I've run dozens of 'adventures' spanning 10 to 20 sessions that took place in nondescript settings. I shaped the world around what the PCs wanted to do. For example, I let a cleric make up a God or pick one from any setting.


No. Don't care about world-building on my own so I use whatever settings I find interesting or whatever the default setting is for a particular campaign adventure I'm running.

That being said... when I do decide to run a game in a particular setting, I usually go back and grab as much info and material from previous versions or editions to cobble together a more complete setting than any one individual product might have given me. It's still not "homebrew" per se... but it is a setting I have built on my own from using other pieces I've found.
Same here. I've usually used my house-tweeked version of Greyhawk CY576 for most D&D campaigns. I prefer to use other's settings and 'adjust' them to suit my taste.

I'm currently running a game of "Wild West Cinema" for our group, whose setting is damn near ripped whole cloth from Boot Hill's Ballots & Bullets mini-campaign.

I have been using the same home brewed world since 1990. It has gone through 2E, 3E, PF and 5E rules. Dozens of players, centuries of in game time and it’s still going on. I now have players younger than the campaign world.


There is a slight difference between the title of this thread (and poll question below) and the actual statement you are saying is true or false for you (it was too long for a title), so read carefully below:

True or False: "As DM I have created (or created collectively with others) a homebrew D&D setting which I have used for two or more separate campaigns."

"Separate campaigns" means two or more distinct series of games that do not share characters or is not a direct continuation of past games. They may or may not share players.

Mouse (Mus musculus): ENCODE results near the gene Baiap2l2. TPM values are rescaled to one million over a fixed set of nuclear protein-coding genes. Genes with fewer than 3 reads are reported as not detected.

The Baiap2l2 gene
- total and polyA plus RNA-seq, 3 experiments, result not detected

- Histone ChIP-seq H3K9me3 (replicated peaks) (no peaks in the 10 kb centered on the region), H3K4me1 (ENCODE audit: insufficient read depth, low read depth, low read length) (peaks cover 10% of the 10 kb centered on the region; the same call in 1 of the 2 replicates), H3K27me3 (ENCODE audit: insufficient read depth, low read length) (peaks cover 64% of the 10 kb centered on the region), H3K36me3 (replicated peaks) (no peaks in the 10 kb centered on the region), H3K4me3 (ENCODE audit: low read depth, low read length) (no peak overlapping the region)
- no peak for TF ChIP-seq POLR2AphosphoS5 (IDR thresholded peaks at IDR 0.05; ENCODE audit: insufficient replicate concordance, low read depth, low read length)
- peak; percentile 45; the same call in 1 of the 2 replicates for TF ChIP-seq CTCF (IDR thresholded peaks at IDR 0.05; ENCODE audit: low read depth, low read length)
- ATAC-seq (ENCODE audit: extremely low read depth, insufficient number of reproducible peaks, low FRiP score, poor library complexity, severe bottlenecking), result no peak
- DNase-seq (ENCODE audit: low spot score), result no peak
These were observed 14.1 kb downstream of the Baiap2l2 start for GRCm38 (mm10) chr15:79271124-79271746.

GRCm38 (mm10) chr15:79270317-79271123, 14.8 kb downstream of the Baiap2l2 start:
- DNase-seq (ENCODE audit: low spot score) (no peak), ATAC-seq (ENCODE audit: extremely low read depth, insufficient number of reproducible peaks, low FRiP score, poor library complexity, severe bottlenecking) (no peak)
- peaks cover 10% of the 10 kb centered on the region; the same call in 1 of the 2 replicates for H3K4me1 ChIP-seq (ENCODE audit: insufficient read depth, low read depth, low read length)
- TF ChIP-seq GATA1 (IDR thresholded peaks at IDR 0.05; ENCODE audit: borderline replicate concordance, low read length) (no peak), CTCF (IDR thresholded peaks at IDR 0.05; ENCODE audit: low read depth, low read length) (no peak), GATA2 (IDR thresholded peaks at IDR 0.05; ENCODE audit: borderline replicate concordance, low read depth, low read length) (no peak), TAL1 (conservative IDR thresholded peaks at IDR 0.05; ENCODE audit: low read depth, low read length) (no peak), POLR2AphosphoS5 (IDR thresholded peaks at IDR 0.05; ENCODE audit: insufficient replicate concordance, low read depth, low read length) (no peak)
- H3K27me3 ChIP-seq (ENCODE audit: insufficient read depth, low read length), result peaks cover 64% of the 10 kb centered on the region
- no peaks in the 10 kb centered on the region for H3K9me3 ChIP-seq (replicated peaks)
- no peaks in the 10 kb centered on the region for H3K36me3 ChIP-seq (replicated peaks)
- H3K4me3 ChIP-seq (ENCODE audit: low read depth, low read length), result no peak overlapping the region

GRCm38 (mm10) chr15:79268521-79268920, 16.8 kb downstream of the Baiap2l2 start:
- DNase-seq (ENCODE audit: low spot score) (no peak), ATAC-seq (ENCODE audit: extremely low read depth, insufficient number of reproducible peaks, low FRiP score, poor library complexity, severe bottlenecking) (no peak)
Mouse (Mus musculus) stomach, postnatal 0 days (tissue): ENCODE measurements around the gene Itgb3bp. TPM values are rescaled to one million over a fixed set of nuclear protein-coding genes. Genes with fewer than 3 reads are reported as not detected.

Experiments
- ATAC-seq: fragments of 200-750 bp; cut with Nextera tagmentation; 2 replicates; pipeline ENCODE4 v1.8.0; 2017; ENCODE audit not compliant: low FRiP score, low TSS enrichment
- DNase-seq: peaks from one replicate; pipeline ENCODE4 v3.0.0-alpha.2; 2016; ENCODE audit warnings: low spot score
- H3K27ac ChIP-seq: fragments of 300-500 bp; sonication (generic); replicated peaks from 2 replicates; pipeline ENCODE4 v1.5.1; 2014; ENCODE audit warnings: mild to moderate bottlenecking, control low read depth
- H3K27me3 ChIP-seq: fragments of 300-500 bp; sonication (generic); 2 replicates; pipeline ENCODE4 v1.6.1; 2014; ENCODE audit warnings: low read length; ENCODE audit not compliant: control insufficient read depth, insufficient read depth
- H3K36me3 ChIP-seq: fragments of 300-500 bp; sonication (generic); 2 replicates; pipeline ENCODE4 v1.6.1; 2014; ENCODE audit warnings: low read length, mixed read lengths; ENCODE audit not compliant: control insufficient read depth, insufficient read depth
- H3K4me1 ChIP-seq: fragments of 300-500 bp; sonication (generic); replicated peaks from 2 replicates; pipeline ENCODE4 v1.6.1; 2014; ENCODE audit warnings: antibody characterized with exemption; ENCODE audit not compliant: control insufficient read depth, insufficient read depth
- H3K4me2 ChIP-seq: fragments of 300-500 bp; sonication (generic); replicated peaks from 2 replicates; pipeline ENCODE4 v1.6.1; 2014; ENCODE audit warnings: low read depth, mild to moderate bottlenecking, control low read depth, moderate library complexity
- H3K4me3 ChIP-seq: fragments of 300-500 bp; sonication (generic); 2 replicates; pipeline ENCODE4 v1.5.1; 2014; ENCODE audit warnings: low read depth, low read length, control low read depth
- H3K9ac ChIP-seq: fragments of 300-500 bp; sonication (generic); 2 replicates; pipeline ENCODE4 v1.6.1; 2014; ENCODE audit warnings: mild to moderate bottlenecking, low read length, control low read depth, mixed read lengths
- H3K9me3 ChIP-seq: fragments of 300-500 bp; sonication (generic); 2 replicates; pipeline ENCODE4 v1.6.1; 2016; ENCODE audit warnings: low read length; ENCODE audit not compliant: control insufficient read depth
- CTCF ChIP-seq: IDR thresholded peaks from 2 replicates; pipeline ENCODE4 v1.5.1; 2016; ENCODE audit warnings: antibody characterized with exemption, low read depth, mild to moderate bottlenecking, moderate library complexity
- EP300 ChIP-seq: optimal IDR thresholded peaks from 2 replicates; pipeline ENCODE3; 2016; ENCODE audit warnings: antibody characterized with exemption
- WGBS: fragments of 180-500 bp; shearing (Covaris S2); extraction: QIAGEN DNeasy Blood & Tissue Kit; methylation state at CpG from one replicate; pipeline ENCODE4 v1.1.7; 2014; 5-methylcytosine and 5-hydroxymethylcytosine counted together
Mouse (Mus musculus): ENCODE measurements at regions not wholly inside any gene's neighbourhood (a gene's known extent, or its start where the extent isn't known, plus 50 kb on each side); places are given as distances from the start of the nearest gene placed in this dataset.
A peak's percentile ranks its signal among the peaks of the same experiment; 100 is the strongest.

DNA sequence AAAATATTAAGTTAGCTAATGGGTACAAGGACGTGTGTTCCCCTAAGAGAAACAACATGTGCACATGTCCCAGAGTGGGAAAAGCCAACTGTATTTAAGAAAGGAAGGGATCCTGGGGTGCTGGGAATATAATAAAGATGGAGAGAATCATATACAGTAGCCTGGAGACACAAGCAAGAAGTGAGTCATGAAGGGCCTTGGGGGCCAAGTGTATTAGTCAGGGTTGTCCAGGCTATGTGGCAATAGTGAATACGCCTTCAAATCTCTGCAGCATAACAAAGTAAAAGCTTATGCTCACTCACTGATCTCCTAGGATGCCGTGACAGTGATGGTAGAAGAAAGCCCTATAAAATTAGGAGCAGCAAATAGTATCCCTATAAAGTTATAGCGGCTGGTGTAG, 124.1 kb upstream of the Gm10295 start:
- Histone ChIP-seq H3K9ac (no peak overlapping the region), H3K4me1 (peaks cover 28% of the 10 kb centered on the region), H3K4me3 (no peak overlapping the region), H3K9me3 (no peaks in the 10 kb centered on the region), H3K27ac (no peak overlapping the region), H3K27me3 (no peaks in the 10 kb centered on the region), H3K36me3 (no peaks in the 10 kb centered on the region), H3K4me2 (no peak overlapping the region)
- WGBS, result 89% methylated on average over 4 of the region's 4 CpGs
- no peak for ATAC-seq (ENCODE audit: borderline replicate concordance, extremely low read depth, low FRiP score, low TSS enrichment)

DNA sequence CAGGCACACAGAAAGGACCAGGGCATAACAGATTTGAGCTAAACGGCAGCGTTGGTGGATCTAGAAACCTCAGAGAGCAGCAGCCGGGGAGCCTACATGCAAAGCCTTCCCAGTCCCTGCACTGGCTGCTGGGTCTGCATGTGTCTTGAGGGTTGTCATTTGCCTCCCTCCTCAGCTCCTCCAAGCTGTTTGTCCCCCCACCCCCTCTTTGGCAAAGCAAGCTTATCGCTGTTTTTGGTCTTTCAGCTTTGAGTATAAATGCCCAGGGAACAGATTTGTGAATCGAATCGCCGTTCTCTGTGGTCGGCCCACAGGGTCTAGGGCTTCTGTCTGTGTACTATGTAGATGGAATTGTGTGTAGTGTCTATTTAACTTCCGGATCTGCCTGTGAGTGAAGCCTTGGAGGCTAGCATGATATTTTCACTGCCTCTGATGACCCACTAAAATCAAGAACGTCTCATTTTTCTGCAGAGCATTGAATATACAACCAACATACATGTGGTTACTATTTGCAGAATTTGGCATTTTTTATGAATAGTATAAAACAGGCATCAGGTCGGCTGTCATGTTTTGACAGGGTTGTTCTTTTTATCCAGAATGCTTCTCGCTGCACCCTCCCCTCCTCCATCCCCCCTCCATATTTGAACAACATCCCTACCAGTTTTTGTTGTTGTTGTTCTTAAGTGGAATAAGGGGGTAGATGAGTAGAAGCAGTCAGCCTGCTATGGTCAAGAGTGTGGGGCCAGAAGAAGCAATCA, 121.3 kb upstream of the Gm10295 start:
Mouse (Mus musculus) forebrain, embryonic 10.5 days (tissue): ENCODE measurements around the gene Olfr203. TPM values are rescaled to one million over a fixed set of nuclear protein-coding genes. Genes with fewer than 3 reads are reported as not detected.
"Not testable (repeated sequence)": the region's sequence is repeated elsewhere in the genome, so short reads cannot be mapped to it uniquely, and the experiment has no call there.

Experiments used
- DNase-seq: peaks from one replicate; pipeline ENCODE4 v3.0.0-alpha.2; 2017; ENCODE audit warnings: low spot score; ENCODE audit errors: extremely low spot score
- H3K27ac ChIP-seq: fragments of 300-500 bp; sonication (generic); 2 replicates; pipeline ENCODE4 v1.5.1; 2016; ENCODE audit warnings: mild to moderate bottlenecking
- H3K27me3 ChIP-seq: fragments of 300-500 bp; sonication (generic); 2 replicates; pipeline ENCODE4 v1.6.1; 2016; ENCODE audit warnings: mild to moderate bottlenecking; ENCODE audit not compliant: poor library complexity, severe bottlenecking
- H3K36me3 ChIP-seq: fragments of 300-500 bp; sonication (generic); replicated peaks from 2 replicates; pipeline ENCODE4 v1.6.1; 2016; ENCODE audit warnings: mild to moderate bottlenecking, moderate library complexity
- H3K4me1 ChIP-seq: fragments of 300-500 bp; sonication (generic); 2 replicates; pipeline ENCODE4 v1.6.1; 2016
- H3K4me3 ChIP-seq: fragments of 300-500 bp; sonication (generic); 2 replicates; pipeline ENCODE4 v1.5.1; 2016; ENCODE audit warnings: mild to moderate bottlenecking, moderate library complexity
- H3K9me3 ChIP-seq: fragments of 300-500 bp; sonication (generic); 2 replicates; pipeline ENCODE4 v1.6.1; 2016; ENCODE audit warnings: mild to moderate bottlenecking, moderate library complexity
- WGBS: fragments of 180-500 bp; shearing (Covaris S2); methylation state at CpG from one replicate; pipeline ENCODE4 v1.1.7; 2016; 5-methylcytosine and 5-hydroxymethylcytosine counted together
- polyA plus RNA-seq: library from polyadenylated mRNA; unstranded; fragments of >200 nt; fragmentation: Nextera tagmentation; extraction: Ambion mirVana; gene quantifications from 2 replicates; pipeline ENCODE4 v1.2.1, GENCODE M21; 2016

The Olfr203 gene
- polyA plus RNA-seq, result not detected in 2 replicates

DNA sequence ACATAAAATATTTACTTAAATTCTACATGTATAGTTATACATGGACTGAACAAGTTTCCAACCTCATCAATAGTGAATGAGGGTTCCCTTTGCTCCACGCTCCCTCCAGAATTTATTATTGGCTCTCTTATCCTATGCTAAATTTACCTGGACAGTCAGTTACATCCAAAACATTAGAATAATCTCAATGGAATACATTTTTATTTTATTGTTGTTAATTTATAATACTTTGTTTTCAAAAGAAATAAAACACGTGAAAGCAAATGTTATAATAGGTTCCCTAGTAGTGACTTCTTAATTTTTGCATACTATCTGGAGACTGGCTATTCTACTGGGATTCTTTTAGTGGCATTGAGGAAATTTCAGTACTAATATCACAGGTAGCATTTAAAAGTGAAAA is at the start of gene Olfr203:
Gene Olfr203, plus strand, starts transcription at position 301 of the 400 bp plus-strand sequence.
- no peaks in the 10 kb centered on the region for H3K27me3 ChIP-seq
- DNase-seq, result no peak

since 1986, multiple military groups for 26 years, and three separate campaigns since I retired.


My two 2E campaigns were both in the same homebrew setting, separated by both an in-universe and real-life gap of time. However, our 5E campaign was in a completely different world. (Though I toyed with placing the old campaign setting on the other side of the same planet.)


Staff member

I was part of a shared world homebrew campaign lasting 25+ years in which games were played at a variety of character levels. The ones in the uppermost story levels would occasionally cameo in the others as NPCs. It started in an AD&D/2Ed amalgam, and died in 3.5Ed.

However, I have run 2 SUPERS campaigns using the same setting, with different players in different cities, and using 2 different systems. The characters from the first campaign were part of a different organization, on a different continent and whose actions preceded the latter campaign by 14 years. For the record, the first campaign was probably my pinnacle as a GM; the latter fizzled after a few months.


Yes, but…

My own heretical opinion is that worldbuilding is, for the most part, a time sink and a diversion so if I have a homebrew D&D setting it’s “generic fantasy with a splash of the Renaissance and the Victorian Era and also sort of the Sword Coast with the numbers filed off based on my hazy recollection of D&D computer games.”

So yeah, all my games take place there. Wherever “there” is.